Sometimes I feel that my response should have been accepted but I'm not confident about it due to my relatively low level of expertise. So instead of wasting the admin's time with reports from someone who doesn't know what she's talking about, I mention it here to see who does/doesn't agree with me. There will always be another opportunity to report it if it turns out to be necessary.
Here is a Web page concerning this matter
When the action of the verb is affecting a person or people (plural), there is always an "a" in front of the subject affected by the action. For example: I visit my father "Yo visito a mi padre", I visit my house "Yo visito mi casa (no "a", because house is not a person). Another example: I saw my family "Yo vi a mi familia" (family is comprised of human beings). I learned that early in the game, and practice turned me into a teacher.
Actually, the opposite is true. The literal translation is preferred because it's the closest in meaning (it avoids the chance of interpretation and changing the meaning with personal biases). And it helps you to learn the language quicker by immersing yourself in the words actually being said, helping you to think in the new language. Translation is not the best way to learn a new language, by the way. If you are going to use translation, it's better to do literal translations for the reasons stated.
Well Duo.... Practise is not a typo as you implied. In many parts of the English speaking world (except the USA) practice is the noun, practise is the verb. I practise my English is a correct example. Dr. Smith runs a medical practice is a correct example. Thus, in the Duo wotld, where languages are learned, "practise (action verb) is important" makes more sense in many English speaking countries and should not be corrected as a typo. Unless you really meant "practice" only, but then the sentence would require more context to make that clear.
You're right about the different endings for verb and noun, but 'practice' in 'practice makes perfect' is a noun not a verb. Eg 'I practise (verb) my spanish, 'I am going to do some practice (noun)'. It works the same as advise / advice. 'I advise(verb) her', 'Advice(noun) helps her improve'.
A lot of comments on duolingo are being disliked, i understand the ones which are with hatred towards someone and similarly. But some, in my opinion are dislike unnecessarily. For example, in this comment section : jack.george 's comment (in the beginning) : "I agree but I used teacher and it is not accepted. Your thinking makes good sense to me." As if making mistakes and sharing your own experience is a bad thing. But it has 3 dislikes. 3 isn't a lot, of course, I've seen a lot more than this but I would need to search to provide more examples. But my question would be why dislike it ? Like, what did he do?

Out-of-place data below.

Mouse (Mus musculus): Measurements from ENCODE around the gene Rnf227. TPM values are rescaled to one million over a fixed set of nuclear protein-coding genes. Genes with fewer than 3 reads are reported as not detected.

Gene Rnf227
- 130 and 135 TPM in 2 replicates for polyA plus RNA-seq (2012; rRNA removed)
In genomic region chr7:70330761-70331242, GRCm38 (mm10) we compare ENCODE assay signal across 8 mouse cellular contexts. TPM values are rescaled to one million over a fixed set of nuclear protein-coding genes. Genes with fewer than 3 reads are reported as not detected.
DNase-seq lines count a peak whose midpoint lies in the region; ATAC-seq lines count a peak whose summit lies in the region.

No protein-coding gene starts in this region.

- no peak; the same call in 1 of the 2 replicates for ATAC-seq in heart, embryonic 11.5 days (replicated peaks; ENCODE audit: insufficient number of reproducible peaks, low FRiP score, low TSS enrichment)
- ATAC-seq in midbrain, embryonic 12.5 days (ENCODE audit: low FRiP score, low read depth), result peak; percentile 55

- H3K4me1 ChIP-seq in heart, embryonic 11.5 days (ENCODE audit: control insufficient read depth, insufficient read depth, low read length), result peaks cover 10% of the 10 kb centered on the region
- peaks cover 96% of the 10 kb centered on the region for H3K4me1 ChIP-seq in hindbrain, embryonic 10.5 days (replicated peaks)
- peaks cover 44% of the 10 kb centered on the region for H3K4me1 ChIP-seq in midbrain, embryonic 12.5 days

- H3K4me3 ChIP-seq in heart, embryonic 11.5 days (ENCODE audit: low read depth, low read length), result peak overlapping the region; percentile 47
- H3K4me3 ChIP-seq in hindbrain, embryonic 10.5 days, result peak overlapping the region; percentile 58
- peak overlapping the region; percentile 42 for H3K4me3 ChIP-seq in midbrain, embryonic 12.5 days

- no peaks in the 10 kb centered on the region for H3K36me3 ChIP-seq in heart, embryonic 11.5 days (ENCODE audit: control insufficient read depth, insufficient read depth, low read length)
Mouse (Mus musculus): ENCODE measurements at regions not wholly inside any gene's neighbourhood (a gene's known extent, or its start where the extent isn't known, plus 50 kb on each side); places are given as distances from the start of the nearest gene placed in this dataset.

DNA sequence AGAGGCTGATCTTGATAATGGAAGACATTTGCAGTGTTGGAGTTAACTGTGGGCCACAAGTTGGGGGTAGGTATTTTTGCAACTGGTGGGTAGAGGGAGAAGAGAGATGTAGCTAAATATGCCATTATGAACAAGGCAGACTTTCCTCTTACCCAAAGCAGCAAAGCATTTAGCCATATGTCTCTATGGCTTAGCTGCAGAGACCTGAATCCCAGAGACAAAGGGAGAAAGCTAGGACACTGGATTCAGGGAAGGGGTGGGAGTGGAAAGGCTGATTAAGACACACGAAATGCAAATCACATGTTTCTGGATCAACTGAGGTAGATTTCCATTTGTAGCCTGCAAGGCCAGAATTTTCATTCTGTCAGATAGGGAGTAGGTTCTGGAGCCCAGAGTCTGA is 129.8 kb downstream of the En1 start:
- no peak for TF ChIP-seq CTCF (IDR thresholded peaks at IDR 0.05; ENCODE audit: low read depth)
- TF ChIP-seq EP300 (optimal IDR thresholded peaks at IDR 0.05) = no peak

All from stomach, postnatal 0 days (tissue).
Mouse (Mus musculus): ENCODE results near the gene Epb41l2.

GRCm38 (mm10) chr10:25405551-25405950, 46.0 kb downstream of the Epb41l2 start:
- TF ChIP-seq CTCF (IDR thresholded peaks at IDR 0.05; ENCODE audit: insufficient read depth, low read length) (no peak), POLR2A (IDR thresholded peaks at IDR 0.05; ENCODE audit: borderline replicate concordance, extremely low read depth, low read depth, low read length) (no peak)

The reason I asked is because I answered exactly that and Duolingo said it was incorrect, telling me that the correct sentence was ("The practice makes the master" or "practice makes perfect"). Even though it is not an idiomatic translation, I thought it would be marked as correct if it (literally) is.
No, they did that on purpose. With idioms, Duolingo gives us the equivalent idiom, instead of the exact translation. If you want both, there're plenty places on the internet where you can find hundreds of Spanish sayings and expressions with the English equivalent and the exact translation in English.
I don't think people should worry about idioms as they're rarely used in day-to-day speech. I think in the beginning and for the most part, people should just focus on memorising the most common words and sentences they will need for general discussion and specific events like interviews, parties etc. and after that, start to focus on 'expressions' that make you sound more native. For example, learn "I know grammar really well" first but then later, start learning things like "I know grammar like the back of my hand" and "I know grammar inside (and) out" because this is how natives actually speak. Being able to speak properly and then being able to use expressions is much more important in my opinion than knowing a few idioms you will occasionally use. I can't remember the last time I used an idiom.
(I realise there is overlap between the meaning of 'idiom' and 'expression' so I'm using 'expression' here to mean 'the set ways English speakers have of expressing something in everyday speech'. I use 'idiom' here to mean 'a phrase that is very specific and unique in how and when it's used'.)
There is no "warning in red" that prompts you to report anything. When you complete an exercise, it tells you if you were right or wrong. In that box are two icons: a speech bubble (the one you used to get here, to the comments page) and a flag. The flag is the icon you use to report issues. Talking or complaining about problems in the comment section will not cause those problems to go away. You must used the flag icon to report them.
I must say that when I came on here for advice, I was disappointed to see comments which made me feel stupid for seeking help. Like most of us, I am here to learn. I think if you have nothing nice to say, then please say nothing at all. It isn't in the spirit of Duo to be mean to one another, I think we should just be here to help one another. I also think it's perfectly reasonable to request some help with this particular question as it doesn't make sense in English. Thank you to those who have responded with helpful advice... Disappointing that I had to scroll so far down the thread to recieve that constructive advice x